“If just one percent of the permafrost carbon released over a short time period is methane, it will have the same greenhouse impact as the 99 percent that is released as carbon dioxide.”
Another paper suggests that conventional climate modelling is too conservative due to not accounting for complex risks and feedbacks within and between ecosystems. The paper published in Nature last Wednesday finds that models used to justify the 2C target as a ‘safe’ limit focus only on temperature rise and fail to account for impacts on the wider climate system such as sea level rise, ocean acidification, and loss of carbon from soils. It concludes that the 2C target is insufficient to avoid dangerous climate change.
The problem is that our current global emissions trajectory already commits us to a 2C rise anyway. Papers published by the Royal Society in 2011 showed that emissions pledges would still put the world on track for warming anywhere between 2.5C and 5C – and that a failure to deliver these pledges could see global temperatures rise by 7C by 2100. Amongst them, a Met Office study concluded that strong amplifying feedbacks – such as the oceans’ reduced ability to absorb atmospheric carbon dioxide leading to further warming – could see us reach 4C as early as 2060.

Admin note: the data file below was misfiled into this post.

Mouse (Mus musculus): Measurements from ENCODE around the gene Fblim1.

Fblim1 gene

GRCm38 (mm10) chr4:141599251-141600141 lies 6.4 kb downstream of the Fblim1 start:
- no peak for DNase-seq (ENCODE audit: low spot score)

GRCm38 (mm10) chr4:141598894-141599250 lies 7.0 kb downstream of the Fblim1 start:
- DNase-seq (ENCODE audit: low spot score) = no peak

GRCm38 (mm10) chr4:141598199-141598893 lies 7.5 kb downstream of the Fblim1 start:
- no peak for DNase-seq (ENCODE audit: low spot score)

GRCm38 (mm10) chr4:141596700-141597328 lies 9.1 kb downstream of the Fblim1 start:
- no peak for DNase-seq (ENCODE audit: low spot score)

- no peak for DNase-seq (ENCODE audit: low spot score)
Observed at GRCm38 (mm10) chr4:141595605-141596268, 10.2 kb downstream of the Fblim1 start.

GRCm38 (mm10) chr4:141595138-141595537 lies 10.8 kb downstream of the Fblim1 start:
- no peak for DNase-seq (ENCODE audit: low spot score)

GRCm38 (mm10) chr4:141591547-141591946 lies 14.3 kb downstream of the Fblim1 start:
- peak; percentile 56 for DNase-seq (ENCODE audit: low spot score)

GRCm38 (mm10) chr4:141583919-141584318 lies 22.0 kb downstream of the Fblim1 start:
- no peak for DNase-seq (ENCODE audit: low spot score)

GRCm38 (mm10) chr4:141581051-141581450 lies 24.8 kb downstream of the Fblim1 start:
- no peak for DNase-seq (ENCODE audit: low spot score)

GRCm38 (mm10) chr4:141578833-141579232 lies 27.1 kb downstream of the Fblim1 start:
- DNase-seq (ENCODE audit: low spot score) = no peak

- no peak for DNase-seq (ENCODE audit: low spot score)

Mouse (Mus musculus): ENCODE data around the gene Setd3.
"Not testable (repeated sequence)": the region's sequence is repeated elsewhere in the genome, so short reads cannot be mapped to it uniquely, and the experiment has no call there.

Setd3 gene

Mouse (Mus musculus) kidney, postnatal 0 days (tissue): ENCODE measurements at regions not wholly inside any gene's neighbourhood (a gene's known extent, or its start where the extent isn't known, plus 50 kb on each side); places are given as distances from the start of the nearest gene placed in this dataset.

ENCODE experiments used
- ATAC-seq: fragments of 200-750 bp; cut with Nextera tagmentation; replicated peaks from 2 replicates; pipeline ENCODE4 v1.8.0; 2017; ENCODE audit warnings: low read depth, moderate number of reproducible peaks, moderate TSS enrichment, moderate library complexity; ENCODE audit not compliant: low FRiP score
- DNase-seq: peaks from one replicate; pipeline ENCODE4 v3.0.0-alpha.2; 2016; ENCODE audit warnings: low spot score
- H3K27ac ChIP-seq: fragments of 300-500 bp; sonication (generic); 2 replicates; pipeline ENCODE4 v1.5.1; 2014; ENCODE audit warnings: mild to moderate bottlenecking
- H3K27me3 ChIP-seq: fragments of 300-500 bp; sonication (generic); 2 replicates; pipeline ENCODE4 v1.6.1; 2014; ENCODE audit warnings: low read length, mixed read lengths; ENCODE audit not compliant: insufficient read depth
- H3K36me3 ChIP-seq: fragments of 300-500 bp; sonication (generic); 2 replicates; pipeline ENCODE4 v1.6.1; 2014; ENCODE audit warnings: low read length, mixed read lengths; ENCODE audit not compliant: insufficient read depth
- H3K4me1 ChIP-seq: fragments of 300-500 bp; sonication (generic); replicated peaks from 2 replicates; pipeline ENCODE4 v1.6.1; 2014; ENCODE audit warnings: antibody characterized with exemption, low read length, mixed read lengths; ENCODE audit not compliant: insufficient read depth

But as Hansen explained in a recent interview:
“Four degrees of warming would be enough to melt all the ice… you would have a tremendously chaotic situation as you moved away from our current climate towards another one. That’s a different planet. You wouldn’t recognise it… We are on the verge of creating climate chaos if we don’t begin to reduce emissions rapidly.”
After the last round of climate talks in Doha, a report by Climate Action Tracker concluded that the world is currently on path to see warming of 3C by 2040, triggering the melting of the Greenland ice sheet and Arctic permafrost.